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Originally published Friday, April 27, 2012 at 8:11 PM

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Tigers' Delmon Young charged with hate crime

Young apologized to his team and fans, just before getting arraigned on a hate crime harassment charge for a fight outside his hotel in New York.

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NEW YORK — Detroit Tigers left fielder Delmon Young apologized to his team and fans Friday, just before getting arraigned on a hate crime harassment charge for a fight outside his hotel during which police say he yelled anti-Semitic epithets at tourists and a panhandler.

Young posted a $5,000 bond at a brief hearing in Manhattan court and was released less than an hour before the Tigers' game against the Yankees. Young did not play in the Tigers' 7-6 defeat.

He faces a misdemeanor aggravated harassment charge that entails targeting someone for his or her religious beliefs. If convicted, he could face up to a year in jail.

Notes

• Two days after the announcement that his prize offseason acquisition would not play this year, Yankees general manager Brian Cashman admitted to fearing he made a mistake in trading away Jesus Montero for Michael Pineda. "Right now, our hopes and dreams for this player are in jeopardy," Cashman told ESPNNewYork.com. "Hopefully, someday, our fans will get to see what we expected to see from him for many years to come." Cashman added: "This is a massive decision gone wrong right now. So all scrutiny is fair."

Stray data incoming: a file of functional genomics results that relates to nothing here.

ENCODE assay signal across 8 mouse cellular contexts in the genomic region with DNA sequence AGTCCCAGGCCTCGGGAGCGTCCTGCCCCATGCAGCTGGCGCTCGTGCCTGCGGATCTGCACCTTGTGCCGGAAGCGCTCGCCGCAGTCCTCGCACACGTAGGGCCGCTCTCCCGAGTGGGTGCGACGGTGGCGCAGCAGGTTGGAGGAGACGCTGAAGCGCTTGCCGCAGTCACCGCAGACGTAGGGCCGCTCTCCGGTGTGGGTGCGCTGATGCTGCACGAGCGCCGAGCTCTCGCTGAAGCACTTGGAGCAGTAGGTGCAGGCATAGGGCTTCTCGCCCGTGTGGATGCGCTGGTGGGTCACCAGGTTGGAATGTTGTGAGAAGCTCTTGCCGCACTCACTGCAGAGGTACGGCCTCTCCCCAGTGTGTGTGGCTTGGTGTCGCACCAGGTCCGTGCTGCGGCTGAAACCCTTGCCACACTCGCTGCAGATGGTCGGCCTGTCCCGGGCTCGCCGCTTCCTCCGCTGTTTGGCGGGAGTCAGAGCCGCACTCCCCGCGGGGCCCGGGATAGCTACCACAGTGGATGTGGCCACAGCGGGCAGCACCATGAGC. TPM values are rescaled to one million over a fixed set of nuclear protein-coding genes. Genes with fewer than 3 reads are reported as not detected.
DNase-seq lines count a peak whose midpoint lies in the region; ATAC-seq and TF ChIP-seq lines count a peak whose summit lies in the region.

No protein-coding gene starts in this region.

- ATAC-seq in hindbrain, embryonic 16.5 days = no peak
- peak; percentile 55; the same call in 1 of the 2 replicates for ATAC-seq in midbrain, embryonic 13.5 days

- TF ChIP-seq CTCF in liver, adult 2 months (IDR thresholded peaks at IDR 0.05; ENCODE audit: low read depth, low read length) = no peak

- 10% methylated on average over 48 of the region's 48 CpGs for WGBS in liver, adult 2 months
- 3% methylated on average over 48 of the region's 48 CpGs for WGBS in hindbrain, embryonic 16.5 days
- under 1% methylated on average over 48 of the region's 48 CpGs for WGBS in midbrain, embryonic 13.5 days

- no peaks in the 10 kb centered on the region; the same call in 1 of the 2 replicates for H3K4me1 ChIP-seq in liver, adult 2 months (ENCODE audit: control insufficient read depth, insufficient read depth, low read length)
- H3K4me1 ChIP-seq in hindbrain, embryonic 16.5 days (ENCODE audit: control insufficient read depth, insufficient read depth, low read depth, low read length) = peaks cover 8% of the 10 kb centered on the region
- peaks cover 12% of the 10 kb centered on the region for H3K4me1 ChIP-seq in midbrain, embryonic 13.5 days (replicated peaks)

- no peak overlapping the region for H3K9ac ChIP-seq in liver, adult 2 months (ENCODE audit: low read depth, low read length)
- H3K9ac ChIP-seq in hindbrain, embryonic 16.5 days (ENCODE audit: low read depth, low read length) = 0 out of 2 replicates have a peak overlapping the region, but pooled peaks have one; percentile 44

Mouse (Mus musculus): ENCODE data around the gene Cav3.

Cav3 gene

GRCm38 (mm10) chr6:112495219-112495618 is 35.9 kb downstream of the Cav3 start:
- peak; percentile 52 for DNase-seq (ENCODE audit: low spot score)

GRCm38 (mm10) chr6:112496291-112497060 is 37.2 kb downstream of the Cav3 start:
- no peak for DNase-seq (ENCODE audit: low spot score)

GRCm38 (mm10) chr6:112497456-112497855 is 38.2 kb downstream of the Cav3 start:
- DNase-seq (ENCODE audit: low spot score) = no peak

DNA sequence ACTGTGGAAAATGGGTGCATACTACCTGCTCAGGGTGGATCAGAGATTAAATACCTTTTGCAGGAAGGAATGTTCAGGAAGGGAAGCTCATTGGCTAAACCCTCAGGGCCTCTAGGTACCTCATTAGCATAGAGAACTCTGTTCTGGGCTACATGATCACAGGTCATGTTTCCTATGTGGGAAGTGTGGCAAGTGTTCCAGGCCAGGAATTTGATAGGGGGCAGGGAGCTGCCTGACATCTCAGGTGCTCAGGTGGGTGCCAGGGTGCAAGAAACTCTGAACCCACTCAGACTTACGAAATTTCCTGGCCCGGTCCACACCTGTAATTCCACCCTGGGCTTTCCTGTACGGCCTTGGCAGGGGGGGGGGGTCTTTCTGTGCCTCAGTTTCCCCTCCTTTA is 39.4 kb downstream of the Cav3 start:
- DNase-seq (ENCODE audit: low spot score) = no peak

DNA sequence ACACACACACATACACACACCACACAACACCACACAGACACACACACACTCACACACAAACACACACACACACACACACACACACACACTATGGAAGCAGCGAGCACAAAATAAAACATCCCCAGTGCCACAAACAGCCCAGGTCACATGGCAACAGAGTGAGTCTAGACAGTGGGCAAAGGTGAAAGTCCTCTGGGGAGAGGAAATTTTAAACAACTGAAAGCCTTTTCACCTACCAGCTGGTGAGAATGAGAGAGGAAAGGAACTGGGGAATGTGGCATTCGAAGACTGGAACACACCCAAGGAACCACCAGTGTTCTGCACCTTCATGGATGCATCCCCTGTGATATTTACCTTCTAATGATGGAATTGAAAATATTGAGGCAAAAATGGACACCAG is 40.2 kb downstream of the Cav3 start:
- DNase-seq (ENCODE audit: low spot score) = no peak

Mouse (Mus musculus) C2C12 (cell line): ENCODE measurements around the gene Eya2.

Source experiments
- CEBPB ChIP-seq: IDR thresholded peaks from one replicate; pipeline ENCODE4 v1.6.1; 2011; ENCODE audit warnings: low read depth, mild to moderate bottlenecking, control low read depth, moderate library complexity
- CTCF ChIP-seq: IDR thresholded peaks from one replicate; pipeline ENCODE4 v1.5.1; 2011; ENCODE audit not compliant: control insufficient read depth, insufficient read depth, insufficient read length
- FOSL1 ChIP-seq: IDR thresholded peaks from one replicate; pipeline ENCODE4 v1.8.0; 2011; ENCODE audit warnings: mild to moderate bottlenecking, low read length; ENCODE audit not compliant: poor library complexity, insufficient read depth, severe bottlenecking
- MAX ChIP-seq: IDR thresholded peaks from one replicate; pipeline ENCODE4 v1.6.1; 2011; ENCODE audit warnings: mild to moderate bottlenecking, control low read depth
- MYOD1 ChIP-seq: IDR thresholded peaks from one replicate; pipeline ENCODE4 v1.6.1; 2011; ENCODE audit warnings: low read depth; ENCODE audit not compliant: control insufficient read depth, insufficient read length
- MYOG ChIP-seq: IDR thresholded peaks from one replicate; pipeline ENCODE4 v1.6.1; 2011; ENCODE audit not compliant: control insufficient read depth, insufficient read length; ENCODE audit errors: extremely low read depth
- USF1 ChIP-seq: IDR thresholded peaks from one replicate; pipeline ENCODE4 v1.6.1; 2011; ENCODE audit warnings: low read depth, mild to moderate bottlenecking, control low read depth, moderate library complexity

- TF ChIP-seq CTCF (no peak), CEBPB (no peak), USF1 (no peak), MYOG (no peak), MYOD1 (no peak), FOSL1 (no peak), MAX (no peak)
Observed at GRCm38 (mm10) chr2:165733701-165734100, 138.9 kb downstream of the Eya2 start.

Bryce Harper, the 19-year-old outfielder who was the No. 1 overall pick in the 2010 amateur draft, will be recalled by the Washington Nationals from Class AAA Syracuse on Saturday. He will take the roster spot of third baseman Ryan Zimmerman (shoulder).

• Los Angeles Angels manager Mike Scioscia said Jordan Walden has been moved out of the closer's role and will be replaced by Scott Downs. The Angels released slumping outfielder Bobby Abreu and called up highly regarded outfielder Mike Trout from Class AAA Salt Lake.

Moose Skowron, a five-time World Series champion and one of only two players to hit three home runs in Game 7s, died Friday of congestive heart failure in Arlington Heights, Ill. He was 81. Skowron helped the New York Yankees win four titles in the 1950s and 1960s.

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